Closing the safety loop - Coroners, ATSB & CASA
#1
Nearly missed the following from the Oz, but thought it most appropriate for kicking off this thread:

Quote:CASA needs to interview after safety risks  
  • From: AAP
  • August 14, 2015 2:30PM
CASA should consider developing laws allowing it to interview people after flight safety risks, the NSW deputy state coroner says.  

THE recommendation comes from Deputy State Coroner Paul MacMahon's inquiry into the death of Kathryn Anne Sheppard, who was killed along with pilot Andrew Wilson, when their twin-engine plane crashed at Canley Vale in southwest Sydney in June 2010.
Mr Wilson had declared an emergency just 20 minutes after taking-off from Bankstown Airport and was returning from the Richmond area, but the plane went down about 5km from the runway.

It was also recommended that CASA, the Civil Aviation Safety Authority, update its guidelines for multi-engine aeroplane operations and training.

Mr MacMahon found that Ms Sheppard died from a combination of head injuries and the effects of fire sustained in the crash.

"The aircraft in which she was travelling as a passenger suffered engine failure and as a result impacted with the ground and became engulfed in flames," he said in findings released on Friday.

The plane struck a power pole, crashed and burst into flames in the front yard of a house next to Canley Vale Public School, but no one on the ground was injured.

Teachers herded children to the back of the school and emergency services soon evacuated them to a nearby park, Canley Vale Public School principal Cheryl McBride told AAP at the time.

Four adults and three children, were taken to Liverpool Hospital suffering emotional distress after witnessing the explosion.
 
My apologies to kharon for I did not know the Coroner was due to hand down his findings on this terrible tragedy - condolences to family, friends & former work colleagues of Kathryn Sheppard & Andrew Wilson.
P2 Angel
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#2
Cheese – Anyone?

One of the many terribly sad things about these deaths is that the risk of the accident happening could have been reduced.  I am tempted to say prevented but that would be trespass into the realm of the gods.   But, common sense and good governance could have assisted; CASA were warned that an accident would happen and did nothing; well, nothing of any value to air safety.  

Skidmore has been made aware of this warning, ATSB were made aware, after the fact, of the problems which beset Andrew, as have the Senate committee which made inquiry into Pel-Air, as part of a general briefing on the disgraceful state of affairs within CASA. CASA are now taking the extraordinary step of denying that the warnings were brought to their attention; before the fact.  This, despite empirical evidence; seemingly quite prepared to call half a dozen or so peerless witness liars for saying so. But that is par for the CASA course which will not be changed, not by Parliament, not by Senate, not by Coroner, not by a few deaths and certainly not by Skidmore.  

None of this has made the slightest difference, things have only changed for the worse; not the better.  The system remains rotten, the Senate powerless, ATSB complicit and the Coroner recommendations, based on whatever evidence was allowed in, as nugatory as ever.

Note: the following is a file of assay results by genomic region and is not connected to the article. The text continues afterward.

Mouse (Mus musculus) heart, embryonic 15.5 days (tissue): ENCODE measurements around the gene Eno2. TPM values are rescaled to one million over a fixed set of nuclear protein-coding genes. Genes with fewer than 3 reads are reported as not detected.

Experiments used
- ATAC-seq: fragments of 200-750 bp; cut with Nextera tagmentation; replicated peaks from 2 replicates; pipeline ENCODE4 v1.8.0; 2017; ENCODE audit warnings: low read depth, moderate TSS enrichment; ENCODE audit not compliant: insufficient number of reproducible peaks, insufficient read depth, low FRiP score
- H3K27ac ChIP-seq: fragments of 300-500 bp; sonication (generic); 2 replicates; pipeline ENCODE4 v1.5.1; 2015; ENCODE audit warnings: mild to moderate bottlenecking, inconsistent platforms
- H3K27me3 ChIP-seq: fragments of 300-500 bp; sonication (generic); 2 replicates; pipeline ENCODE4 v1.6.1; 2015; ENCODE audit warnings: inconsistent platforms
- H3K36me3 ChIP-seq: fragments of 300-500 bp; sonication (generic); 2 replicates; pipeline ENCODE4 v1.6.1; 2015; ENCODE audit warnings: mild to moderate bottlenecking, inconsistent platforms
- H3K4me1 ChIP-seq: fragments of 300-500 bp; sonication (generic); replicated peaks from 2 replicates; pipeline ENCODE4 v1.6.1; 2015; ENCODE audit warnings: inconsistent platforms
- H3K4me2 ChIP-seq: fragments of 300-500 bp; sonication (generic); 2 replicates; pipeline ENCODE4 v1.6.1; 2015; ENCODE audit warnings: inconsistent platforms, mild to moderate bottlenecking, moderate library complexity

No one that I am aware of who made statements to the ATSB investigation was called as witness; I will check around to make certain; but I believe there were two fatal accidents being heard as one case; again, I’ll have to check and see exactly where, what, who and how.  

I guess we need a transcript.  But I confess to a lack of energy and interest for a pointless battle which cannot be won.  My sadness and anger over the deaths of John Hamilton, Kath Sheppard and Andy Wilson has diminished over the six years (+/-) of waiting.  The ATSB reports in response in both incidents were less than satisfactory, as was the CASA manipulation of the entire situation.

Three more bodies added to the pile.  Another raft of Coronial recommendations to add to the mouldering heap of things to be ignored, which is probably a good thing; considering what the coroners seem to be given to work with.

Aye, it’s a sad thing in every sense of the word.  Lets see if we can find a transcript; I’ll help in one more vainglorious attempt to get changes to the system, and oust those who manipulated and abused it.  But I will not hold my breath; pointless.

Safe home, John, Kath and Andy.  Godspeed.

And death shall have no dominion.

Dead man naked they shall be one
With the man in the wind and the west moon; 
When their bones are picked clean and the clean bones gone,
They shall have stars at elbow and foot; 
Though they go mad they shall be sane,
Though they sink through the sea they shall rise again; 
Though lovers be lost love shall not; 
And death shall have no dominion.

And death shall have no dominion.
Under the windings of the sea
They lying long shall not die windily; 
Twisting on racks when sinews give way,
Strapped to a wheel, yet they shall not break; 
Faith in their hands shall snap in two,
And the unicorn evils run them through; 
Split all ends up they shan't crack; 
And death shall have no dominion.

And death shall have no dominion.
No more may gulls cry at their ears
Or waves break loud on the seashores; 
Where blew a flower may a flower no more
Lift its head to the blows of the rain; 
Though they be mad and dead as nails,
Heads of the characters hammer through daisies; 
Break in the sun till the sun breaks down,
And death shall have no dominion.  (Dylan Thomas),
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#3
Channel 9 News, which ran the story in Sydney last night may be interested in a follow up if they had documents to the effect above.